US5617900 *Jul 20, 1993Apr 8, 1997Davlyn Manufacturing Co., Inc.Multilayer flexibility resilient thermal shielding sleeves
US5641438Jan 24, 1995Jun 24, 1997Bunyan; Michael H.Method for forming an EMI shielding gasket
US5731541Nov 22, 1994Mar 24, 1998Emi-Tec Elektronische Materialien GmbhScreening element and process for producing it
US5855818Sep 1, 1995Jan 5, 1999Rogers CorporationElectrically conductive fiber filled elastomeric foam
US5882729Mar 19, 1997Mar 16, 1999Emi-Tec Elektronische Materialien, GmbhProcess for producing a casing providing a screen against electromagnetic radiation
US5902956 *Aug 2, 1996May 11, 1999Parker-Hannifin CorporationEMI shielding gasket having a conductive sheating consolidated with a thermoplastic member
US5910524Oct 6, 1997Jun 8, 1999Parker-Hannifin CorporationCorrosion-resistant, form-in-place EMI shielding gasket
US6056527Feb 14, 1997May 2, 2000Bunyan; Michael H.Apparatus for forming a gasket
US6096158Feb 1, 1999Aug 1, 2000Kahl; HelmutProcess for producing an electromagnetically screening seal
US6096413Nov 12, 1997Aug 1, 2000Chomerics, Inc.Form-in-place EMI gaskets
US6173970 *Oct 2, 1998Jan 16, 2001Instrument Specialties Co., Inc.Gasket and method of making a gasket
US6462267 *Jul 19, 1999Oct 8, 2002Parker-Hannifin CorporationEMI shielding gasket having a consolidated conductive sheathing
US20020010233Apr 21, 1999Jan 24, 2002Takaharu YasueCoating material
CA903020AJun 20, 1972Chomerics IncMethod for producing electrically conductive articles
EP0643551A1Sep 5, 1994Mar 15, 1995Parker-Hannifin CorporationForm-in-place EMI gaskets
EP0643552A1Sep 6, 1994Mar 15, 1995Parker-Hannifin CorporationForm-in-place EMI gaskets
EP1094257A2Oct 19, 2000Apr 25, 2001Chemque, Inc.Conductive coating on a non-conductive flexible substrate
JPH057177A Title not available
WO1993023226A1May 11, 1993Nov 25, 1993Chomerics IncInjection co-molded emi/rfi shielding gasket
WO1995007603A1Aug 25, 1994Mar 16, 1995Chomerics IncForm-in-place emi gaskets
WO1996022672A1Jan 19, 1996Jul 25, 1996Parker Hannifin CorpForm-in-place emi gaskets
WO2001054467A1Jan 24, 2001Jul 26, 2001Amesbury Group IncMethods for producing emi shielding gasket
WO2001071223A2Mar 26, 2001Sep 27, 2001Chemque IncGasket, method of manufacturing and apparatus for manufacturing same
Non-Patent Citations
Reference
1Chomerica Metal EMI Gaskets Metakip Clip-On EMI Gasket data sheet. Applicants request the Examiner to consider this reference as prior art under 102 (a), however, Applicants respectfully reserve the right to supplement this Information Disclosure Statement and take a contrary position should it be necessary.
2Chomerics Metal EMI Gaskets COMBO(R) STRIP Gaskets data sheets. Applicants request the Examiner to consider this reference as prior art under 102(a), however, Applicants respectfully reserve the right to supplement this Information Disclosure Statement and take a contrary position should it be necessary.
3Chomerics Metal EMI Gaskets COMBO® STRIP Gaskets data sheets. Applicants request the Examiner to consider this reference as prior art under 102(a), however, Applicants respectfully reserve the right to supplement this Information Disclosure Statement and take a contrary position should it be necessary.
4Chomerics Metal EMI Gaskets MESH STRIP* All Metal Gaskets data sheets. Applicants request the Examiner to consider this reference as Prior art under 102 (a), however, Applicants respectfully reserve the right to supplement this Information Disclosure Statement and take a contrary position should it be necessary.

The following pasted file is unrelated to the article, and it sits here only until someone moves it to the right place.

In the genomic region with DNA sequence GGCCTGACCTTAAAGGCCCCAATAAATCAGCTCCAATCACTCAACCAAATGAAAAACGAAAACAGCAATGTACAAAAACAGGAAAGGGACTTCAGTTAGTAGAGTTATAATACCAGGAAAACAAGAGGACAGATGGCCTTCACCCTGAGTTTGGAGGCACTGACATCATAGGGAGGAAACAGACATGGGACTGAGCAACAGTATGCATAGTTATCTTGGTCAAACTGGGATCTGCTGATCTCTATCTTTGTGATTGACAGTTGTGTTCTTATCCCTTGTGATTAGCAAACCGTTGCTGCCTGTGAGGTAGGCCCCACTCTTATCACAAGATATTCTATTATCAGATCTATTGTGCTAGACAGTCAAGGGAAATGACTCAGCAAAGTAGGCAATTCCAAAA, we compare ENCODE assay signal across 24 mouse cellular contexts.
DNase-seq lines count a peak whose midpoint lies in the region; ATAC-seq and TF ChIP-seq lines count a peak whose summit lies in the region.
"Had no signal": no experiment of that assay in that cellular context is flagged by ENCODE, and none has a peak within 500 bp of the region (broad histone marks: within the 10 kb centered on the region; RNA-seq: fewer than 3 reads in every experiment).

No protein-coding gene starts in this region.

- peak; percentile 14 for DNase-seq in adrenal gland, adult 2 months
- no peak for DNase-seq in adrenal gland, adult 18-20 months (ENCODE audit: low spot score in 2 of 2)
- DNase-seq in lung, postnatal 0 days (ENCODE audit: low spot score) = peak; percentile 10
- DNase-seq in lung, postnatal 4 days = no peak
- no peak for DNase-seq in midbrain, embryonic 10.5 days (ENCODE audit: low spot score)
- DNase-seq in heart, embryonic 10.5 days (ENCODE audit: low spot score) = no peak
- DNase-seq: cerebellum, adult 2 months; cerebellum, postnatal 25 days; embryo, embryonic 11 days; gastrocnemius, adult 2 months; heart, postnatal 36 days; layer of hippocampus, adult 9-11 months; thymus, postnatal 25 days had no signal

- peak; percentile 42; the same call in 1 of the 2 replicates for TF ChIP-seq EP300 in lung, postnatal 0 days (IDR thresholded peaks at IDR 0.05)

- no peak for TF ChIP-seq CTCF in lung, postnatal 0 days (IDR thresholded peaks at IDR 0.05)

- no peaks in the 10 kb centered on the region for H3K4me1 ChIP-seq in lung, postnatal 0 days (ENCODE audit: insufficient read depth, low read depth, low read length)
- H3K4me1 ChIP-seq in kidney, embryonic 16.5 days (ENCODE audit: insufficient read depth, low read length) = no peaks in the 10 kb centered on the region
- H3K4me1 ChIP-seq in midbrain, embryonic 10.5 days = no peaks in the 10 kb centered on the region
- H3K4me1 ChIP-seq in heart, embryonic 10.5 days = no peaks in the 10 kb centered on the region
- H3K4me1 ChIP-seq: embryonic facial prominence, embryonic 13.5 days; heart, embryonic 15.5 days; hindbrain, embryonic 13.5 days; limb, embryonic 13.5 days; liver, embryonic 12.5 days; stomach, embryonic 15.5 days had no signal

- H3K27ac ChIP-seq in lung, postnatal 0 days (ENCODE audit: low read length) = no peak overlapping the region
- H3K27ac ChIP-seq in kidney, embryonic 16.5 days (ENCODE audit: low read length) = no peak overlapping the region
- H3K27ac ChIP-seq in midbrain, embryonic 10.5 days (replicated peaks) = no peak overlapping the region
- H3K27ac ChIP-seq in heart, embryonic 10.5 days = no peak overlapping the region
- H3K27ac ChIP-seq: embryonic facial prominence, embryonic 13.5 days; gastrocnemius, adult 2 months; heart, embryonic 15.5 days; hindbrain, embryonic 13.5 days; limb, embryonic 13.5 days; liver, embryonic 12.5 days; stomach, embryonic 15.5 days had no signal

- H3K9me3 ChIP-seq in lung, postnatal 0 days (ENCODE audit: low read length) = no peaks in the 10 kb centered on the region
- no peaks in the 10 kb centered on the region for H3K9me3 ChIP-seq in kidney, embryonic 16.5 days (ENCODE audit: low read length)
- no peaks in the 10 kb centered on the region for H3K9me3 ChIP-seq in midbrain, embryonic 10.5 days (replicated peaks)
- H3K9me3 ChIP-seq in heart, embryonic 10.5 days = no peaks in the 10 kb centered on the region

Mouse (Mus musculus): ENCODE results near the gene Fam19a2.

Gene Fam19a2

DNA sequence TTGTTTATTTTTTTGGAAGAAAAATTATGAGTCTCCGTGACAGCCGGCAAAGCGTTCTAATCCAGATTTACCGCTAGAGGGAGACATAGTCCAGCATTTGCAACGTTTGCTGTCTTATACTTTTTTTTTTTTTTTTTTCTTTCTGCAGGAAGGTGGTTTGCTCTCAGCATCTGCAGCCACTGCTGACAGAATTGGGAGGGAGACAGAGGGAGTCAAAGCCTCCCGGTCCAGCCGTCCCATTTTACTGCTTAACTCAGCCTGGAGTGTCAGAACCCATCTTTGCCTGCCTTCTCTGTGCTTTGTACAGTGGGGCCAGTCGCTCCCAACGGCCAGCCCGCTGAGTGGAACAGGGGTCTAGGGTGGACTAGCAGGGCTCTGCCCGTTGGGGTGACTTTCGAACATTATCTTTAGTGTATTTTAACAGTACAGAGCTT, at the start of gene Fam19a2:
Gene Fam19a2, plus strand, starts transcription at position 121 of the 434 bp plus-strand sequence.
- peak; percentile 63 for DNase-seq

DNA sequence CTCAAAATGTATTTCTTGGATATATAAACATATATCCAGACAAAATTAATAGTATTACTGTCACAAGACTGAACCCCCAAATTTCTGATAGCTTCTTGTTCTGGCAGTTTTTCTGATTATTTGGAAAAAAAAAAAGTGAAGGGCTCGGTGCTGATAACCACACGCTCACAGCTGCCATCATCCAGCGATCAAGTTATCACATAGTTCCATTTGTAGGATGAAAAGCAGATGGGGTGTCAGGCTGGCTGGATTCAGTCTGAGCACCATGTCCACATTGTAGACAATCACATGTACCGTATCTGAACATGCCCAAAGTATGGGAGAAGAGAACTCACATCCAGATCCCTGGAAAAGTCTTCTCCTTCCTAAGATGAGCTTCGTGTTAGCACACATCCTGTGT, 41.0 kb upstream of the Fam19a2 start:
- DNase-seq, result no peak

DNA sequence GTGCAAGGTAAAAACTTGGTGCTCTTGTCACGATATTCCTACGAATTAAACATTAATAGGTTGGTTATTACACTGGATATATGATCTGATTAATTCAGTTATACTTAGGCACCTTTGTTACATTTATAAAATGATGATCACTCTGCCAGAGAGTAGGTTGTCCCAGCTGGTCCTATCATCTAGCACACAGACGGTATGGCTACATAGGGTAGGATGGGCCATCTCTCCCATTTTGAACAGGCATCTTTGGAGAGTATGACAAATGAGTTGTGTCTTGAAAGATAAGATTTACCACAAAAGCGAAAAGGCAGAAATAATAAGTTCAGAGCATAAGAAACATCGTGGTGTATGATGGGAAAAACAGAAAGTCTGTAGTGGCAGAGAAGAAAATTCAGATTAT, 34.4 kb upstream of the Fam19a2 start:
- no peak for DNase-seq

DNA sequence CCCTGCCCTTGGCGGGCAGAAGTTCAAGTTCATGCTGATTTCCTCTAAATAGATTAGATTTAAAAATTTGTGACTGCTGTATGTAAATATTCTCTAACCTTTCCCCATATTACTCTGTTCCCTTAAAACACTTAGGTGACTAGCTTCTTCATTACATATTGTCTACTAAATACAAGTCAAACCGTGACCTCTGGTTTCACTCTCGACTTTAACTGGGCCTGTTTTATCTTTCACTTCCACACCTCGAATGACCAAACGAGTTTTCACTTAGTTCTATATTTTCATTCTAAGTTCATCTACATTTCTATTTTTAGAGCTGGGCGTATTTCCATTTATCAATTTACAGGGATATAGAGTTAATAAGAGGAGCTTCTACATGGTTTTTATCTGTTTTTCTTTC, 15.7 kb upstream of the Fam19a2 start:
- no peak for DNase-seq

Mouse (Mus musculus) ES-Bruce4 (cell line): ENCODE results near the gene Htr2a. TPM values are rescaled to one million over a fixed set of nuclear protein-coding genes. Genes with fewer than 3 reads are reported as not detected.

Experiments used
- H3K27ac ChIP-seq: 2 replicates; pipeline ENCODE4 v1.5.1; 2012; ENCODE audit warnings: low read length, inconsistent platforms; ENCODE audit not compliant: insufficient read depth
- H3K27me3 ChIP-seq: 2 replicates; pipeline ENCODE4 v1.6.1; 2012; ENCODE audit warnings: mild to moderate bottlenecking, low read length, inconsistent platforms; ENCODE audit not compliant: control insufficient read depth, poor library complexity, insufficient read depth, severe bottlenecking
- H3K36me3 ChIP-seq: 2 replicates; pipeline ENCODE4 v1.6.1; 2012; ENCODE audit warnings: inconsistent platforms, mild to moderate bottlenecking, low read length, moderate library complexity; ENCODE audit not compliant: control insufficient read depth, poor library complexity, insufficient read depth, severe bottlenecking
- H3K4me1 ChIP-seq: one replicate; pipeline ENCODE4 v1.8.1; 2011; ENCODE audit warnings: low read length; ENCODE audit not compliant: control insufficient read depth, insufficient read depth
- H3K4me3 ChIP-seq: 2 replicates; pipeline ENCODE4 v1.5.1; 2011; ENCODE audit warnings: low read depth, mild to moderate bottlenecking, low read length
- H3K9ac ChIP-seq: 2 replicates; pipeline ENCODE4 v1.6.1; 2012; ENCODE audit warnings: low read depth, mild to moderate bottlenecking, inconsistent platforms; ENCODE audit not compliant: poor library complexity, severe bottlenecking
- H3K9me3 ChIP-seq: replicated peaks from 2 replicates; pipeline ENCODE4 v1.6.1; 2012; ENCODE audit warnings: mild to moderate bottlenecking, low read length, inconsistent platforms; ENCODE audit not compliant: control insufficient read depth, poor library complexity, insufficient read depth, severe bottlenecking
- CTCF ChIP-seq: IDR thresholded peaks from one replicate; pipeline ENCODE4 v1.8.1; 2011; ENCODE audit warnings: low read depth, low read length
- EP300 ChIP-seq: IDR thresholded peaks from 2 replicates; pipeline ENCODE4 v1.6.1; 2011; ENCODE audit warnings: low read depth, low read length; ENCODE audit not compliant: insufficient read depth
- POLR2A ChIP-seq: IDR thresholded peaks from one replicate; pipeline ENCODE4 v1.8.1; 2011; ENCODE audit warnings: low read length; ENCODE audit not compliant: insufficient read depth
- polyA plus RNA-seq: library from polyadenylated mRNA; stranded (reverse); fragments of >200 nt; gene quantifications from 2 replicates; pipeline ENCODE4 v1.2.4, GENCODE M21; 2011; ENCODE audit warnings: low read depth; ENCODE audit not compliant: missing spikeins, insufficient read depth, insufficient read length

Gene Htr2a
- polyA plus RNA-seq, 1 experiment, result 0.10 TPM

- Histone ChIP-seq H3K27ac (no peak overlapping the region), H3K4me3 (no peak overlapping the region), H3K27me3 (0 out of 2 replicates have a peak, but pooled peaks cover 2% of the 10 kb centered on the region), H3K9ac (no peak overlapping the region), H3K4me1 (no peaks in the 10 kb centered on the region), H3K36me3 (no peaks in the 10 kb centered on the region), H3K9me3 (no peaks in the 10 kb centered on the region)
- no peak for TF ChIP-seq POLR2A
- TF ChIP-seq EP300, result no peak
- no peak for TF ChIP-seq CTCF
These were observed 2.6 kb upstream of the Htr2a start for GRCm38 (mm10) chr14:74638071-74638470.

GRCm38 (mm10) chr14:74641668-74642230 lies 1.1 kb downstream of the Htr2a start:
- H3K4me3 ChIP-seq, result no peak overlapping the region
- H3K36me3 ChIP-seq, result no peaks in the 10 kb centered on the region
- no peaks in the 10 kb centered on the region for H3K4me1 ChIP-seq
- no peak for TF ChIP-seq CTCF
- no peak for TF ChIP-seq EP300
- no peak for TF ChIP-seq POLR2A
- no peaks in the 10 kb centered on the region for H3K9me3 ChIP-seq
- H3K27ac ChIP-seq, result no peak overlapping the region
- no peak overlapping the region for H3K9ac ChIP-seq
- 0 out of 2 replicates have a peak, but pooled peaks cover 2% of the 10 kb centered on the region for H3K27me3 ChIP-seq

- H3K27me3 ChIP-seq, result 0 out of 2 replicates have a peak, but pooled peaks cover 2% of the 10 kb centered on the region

5Chomerics Metal EMI SHIELDMESHO Compressed Mesh. Gaskets data sheet. Applicants request the Examiner to Consider this reference as prior art under 102(a), however, Applicants respectfully reserve the right to supplement this Information Disclosure Statement and take a contrary position should it be necessary.
6Chomerics Technical Bulleting 114-SPRINGMESH(-) Highly Resilient EMI Mesh Gasket. Applicants request the Examiner to consider this reference as prior art under 102(a), however, Applicants respectfully reserve the right to supplement this Information Disclosure Statement and take a contrary position should it be necessary.
7Chomerics Technical Bulleting 114—SPRINGMESH(-) Highly Resilient EMI Mesh Gasket. Applicants request the Examiner to consider this reference as prior art under 102(a), however, Applicants respectfully reserve the right to supplement this Information Disclosure Statement and take a contrary position should it be necessary.
8Miscellaneous pages from Chomerics EMI Shielding Engineering Handbook printed 1989/90.
9Pages 79 and 130 of Chomerics EMI Shielding Military/Aerospace ELectronics Handbook printed 1996.
Referenced by
Citing PatentFiling datePublication dateApplicantTitle
US7695819 *Sep 30, 2005Apr 13, 2010Wacker Chemical CorporationTwo piece curable HCR silicone elastomers
US8485834May 12, 2011Jul 16, 2013International Business Machines CorporationMitigating electromagnetic interference using dummy plugs
US8545974Jun 2, 2005Oct 1, 2013Laird Technologies, Inc.Flame retardant EMI shields
US8579299Apr 3, 2009Nov 12, 2013Interface Solutions, Inc.Gasket having adhesive element
US20100170994 *Jan 8, 2009Jul 8, 2010Burns Richard WElastic aircraft joint fairing
US20100189493 *Jan 26, 2010Jul 29, 2010Henkel Ag & Co. KgaaSpacer sealant articles
Classifications
U.S. Classification174/376, 277/920
International ClassificationF16J15/06, H05K9/00, H05K5/06
Cooperative ClassificationY10S277/92, H05K5/061, H05K9/0015
European ClassificationH05K9/00B2, H05K5/06B
Legal Events
DateCodeEventDescription
Oct 20, 2011FPAYFee payment
Year of fee payment: 8
Sep 13, 2007FPAYFee payment
Year of fee payment: 4
Sep 22, 2005ASAssignment
Owner name: PARKER INTANGIBLES LLC, OHIO
Free format text: ASSIGNMENT OF ASSIGNORS INTEREST;ASSIGNOR:PARKER-HANNIFIN CORPORATION;REEL/FRAME:016570/0265
Effective date: 20050822